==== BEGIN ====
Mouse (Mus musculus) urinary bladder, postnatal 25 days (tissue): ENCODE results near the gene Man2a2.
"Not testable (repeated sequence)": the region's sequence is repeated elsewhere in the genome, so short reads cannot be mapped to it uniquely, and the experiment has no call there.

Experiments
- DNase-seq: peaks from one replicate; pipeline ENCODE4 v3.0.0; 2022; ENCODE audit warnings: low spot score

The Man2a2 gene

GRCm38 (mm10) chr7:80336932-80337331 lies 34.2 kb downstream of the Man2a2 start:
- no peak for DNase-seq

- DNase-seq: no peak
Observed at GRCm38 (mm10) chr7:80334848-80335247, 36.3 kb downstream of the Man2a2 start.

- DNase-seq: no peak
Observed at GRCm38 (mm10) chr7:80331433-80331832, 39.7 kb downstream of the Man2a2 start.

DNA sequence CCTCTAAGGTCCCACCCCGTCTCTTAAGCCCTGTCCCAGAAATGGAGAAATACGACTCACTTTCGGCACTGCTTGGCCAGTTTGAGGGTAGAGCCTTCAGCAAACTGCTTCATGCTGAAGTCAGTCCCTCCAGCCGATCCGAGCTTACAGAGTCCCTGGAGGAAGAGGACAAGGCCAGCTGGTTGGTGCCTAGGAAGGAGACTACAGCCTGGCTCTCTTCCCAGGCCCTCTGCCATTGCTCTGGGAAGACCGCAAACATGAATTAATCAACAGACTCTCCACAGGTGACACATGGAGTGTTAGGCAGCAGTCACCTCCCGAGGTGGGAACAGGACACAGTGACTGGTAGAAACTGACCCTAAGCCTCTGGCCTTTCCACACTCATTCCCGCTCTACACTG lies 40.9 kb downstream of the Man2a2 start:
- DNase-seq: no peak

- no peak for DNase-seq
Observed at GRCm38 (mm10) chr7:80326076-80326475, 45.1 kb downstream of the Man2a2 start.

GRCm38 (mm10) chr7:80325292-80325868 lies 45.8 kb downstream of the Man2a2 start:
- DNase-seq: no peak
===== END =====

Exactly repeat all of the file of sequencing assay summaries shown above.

Mouse (Mus musculus) urinary bladder, postnatal 25 days (tissue): ENCODE results near the gene Man2a2.
"Not testable (repeated sequence)": the region's sequence is repeated elsewhere in the genome, so short reads cannot be mapped to it uniquely, and the experiment has no call there.

Experiments
- DNase-seq: peaks from one replicate; pipeline ENCODE4 v3.0.0; 2022; ENCODE audit warnings: low spot score

The Man2a2 gene

GRCm38 (mm10) chr7:80336932-80337331 lies 34.2 kb downstream of the Man2a2 start:
- no peak for DNase-seq

- DNase-seq: no peak
Observed at GRCm38 (mm10) chr7:80334848-80335247, 36.3 kb downstream of the Man2a2 start.

- DNase-seq: no peak
Observed at GRCm38 (mm10) chr7:80331433-80331832, 39.7 kb downstream of the Man2a2 start.

DNA sequence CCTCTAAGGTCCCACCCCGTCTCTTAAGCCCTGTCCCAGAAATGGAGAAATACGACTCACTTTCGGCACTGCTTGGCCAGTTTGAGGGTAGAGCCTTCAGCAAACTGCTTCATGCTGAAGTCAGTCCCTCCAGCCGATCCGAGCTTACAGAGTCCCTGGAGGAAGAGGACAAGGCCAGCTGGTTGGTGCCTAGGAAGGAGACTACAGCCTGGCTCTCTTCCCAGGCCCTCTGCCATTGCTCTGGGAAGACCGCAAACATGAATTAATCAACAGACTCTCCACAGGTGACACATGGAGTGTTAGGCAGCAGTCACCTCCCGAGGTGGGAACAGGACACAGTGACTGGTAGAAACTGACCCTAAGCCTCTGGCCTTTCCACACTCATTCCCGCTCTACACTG lies 40.9 kb downstream of the Man2a2 start:
- DNase-seq: no peak

- no peak for DNase-seq
Observed at GRCm38 (mm10) chr7:80326076-80326475, 45.1 kb downstream of the Man2a2 start.

GRCm38 (mm10) chr7:80325292-80325868 lies 45.8 kb downstream of the Man2a2 start:
- DNase-seq: no peak